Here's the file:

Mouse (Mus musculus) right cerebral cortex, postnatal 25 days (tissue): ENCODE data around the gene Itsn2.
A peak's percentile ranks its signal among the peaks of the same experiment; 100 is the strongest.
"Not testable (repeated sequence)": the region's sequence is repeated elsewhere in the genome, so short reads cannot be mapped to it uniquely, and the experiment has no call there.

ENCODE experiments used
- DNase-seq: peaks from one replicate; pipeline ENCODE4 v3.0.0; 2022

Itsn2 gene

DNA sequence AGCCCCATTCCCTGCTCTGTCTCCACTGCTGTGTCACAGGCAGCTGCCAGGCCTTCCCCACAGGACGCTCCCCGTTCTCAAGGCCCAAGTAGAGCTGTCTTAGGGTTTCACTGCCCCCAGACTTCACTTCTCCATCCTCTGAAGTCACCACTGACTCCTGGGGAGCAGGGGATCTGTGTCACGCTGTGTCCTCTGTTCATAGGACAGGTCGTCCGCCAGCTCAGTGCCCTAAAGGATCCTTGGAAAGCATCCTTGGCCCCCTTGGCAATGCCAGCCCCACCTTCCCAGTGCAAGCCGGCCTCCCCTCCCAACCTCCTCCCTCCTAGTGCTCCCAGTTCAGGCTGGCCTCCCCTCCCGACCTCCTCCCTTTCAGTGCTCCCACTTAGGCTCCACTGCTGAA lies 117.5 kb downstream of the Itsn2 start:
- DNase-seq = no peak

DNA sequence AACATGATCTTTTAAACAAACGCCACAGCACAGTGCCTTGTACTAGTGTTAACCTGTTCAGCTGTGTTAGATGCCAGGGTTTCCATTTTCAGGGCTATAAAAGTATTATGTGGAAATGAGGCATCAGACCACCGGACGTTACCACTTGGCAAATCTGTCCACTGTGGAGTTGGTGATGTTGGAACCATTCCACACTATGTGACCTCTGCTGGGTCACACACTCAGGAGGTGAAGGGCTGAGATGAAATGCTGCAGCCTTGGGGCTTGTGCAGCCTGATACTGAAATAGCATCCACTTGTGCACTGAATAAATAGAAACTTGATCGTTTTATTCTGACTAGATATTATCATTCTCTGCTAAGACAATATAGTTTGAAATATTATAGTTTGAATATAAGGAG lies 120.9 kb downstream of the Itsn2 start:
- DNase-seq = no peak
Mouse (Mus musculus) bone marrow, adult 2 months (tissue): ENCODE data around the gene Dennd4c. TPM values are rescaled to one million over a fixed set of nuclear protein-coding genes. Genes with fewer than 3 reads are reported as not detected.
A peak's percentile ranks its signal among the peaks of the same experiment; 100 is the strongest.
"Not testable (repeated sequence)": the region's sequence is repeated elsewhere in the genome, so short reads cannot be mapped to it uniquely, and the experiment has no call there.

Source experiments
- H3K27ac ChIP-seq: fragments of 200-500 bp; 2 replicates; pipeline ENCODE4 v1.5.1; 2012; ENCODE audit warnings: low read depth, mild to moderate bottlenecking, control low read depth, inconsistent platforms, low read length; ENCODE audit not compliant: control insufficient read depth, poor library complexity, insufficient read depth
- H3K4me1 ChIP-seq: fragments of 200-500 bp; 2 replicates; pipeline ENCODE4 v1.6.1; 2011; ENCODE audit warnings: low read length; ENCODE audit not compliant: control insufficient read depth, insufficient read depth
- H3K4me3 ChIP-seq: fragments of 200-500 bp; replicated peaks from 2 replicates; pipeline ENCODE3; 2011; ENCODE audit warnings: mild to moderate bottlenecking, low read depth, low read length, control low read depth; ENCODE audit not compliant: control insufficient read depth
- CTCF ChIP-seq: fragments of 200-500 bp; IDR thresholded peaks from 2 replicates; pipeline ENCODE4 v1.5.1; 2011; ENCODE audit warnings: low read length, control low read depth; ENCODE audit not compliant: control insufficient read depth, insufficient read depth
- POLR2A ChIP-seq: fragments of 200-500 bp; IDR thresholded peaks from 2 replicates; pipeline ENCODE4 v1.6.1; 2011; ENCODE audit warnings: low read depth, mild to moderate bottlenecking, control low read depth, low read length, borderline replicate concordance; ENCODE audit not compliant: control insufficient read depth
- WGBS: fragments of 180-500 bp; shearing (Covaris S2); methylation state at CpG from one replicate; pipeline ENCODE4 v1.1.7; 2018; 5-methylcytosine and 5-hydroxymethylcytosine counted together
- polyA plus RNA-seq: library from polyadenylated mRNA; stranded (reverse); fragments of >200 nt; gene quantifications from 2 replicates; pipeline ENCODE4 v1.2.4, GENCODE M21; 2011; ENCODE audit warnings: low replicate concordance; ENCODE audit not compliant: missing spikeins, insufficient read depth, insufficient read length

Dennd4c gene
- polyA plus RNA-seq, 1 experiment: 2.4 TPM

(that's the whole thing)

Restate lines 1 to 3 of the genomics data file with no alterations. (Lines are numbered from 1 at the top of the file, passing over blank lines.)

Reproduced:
Mouse (Mus musculus) right cerebral cortex, postnatal 25 days (tissue): ENCODE data around the gene Itsn2.
A peak's percentile ranks its signal among the peaks of the same experiment; 100 is the strongest.
"Not testable (repeated sequence)": the region's sequence is repeated elsewhere in the genome, so short reads cannot be mapped to it uniquely, and the experiment has no call there.